Four Sales Mistakes Interior Designers Should Avoid

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Four Sales Mistakes Interior Designers Should Avoid

Sales and marketing are an important aspect in growing an interior designer’s business. No matter how talented they are, if they do not take an active role in letting the word out there about their company and what they can offer, there will be no string of back-to-back projects at their disposal. Word of mouth may be the buzzword of most experts, but without concerted effort from the interior designer, all that attention will not necessarily turn into gold.

However, there is more to sales than just attending networking events and handing out calling cards and exchanging stories. Real strategy in sales lies also in what one should not do, such as these:

1.     Not having an elevator pitch.

Can you explain your business in less than a minute? Or do you ramble on and on about your services? Knowing what you do and being able to explain it in a snap is the way to go. As you build the business, there will be more important people to speak to but with even lesser time in their hands to listen to you.

The best way to do this is by knowing your positioning statement. It’s as simple as saying name of your company + what it is + what it does + how it does what it does. This formula already communicates your unique selling proposition. Just make sure also that it is unique, meaning no other person can do it, and that it’s compelling, meaning that it is interesting.

2.     Sloppy and dated communication tools.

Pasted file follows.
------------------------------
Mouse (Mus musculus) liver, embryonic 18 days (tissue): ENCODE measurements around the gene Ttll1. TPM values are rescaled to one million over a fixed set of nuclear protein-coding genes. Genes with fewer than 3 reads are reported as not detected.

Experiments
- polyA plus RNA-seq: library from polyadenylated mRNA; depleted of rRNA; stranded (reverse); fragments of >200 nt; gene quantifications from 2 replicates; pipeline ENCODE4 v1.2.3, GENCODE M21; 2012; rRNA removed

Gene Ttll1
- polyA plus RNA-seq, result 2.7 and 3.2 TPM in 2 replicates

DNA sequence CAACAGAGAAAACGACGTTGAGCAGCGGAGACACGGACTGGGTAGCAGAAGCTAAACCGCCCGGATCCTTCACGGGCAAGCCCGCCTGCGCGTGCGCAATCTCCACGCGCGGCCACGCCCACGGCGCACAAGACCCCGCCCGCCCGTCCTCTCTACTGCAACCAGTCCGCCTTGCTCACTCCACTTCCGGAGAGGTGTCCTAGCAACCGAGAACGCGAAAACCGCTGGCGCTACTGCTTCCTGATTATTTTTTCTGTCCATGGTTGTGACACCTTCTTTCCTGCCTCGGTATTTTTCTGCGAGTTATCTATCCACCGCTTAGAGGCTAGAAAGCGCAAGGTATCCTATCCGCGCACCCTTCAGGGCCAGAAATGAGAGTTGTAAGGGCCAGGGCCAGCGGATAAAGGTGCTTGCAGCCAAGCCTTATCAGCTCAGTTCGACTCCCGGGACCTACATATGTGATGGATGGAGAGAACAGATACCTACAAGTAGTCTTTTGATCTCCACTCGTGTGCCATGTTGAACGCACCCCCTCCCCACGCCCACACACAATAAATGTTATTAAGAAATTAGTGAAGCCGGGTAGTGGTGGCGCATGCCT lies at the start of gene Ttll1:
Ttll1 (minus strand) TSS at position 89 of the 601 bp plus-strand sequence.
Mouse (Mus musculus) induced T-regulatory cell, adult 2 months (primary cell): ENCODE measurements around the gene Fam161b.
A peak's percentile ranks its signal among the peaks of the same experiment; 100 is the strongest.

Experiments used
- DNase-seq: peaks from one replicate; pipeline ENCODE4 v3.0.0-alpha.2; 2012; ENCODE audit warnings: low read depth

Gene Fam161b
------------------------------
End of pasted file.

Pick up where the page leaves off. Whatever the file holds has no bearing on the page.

Communicating is really beyond just simply being understood when it comes to sales. The goal should be about making them hire your interior design services. The best way to do this is by preparing tools with which to support your elevator pitch. Have a design packet specifically outlining what the company can do and its clients for reference. Instead of printing paper and folders, work with a 3D rendering company who can design the whole run through and save it in a flash drive or upload it on portfolio sharing sites. The flash drives can be branded and distributed to potential clients.

This is far more impressive than lugging around a folder, which in the end will only be thrown in the bin anyway.

3.     Being too chummy.

When doing a sales pitch, remember, the client is not your friend. You are there to gain a paying customer and not a new buddy. Be professional and keep away from overly sensitive topics. Keep the questions related to the business and do not make the mistake of offending the person with personal inquiries. And when the going gets tough, resist the urge to drop names. It doesn’t speak well of your company and makes you look desperate.

4.     No follow through.

You have provided flash drives, fixed your elevator pitch and remembered to be professional all of which has resulted into a scheduled presentation. It’s been a week since, did you call for a follow through on the presentation?

Following through is the secret to starting a good business relations with a potential client. Without it, all sales efforts fall apart but with it, the business will reach new heights.

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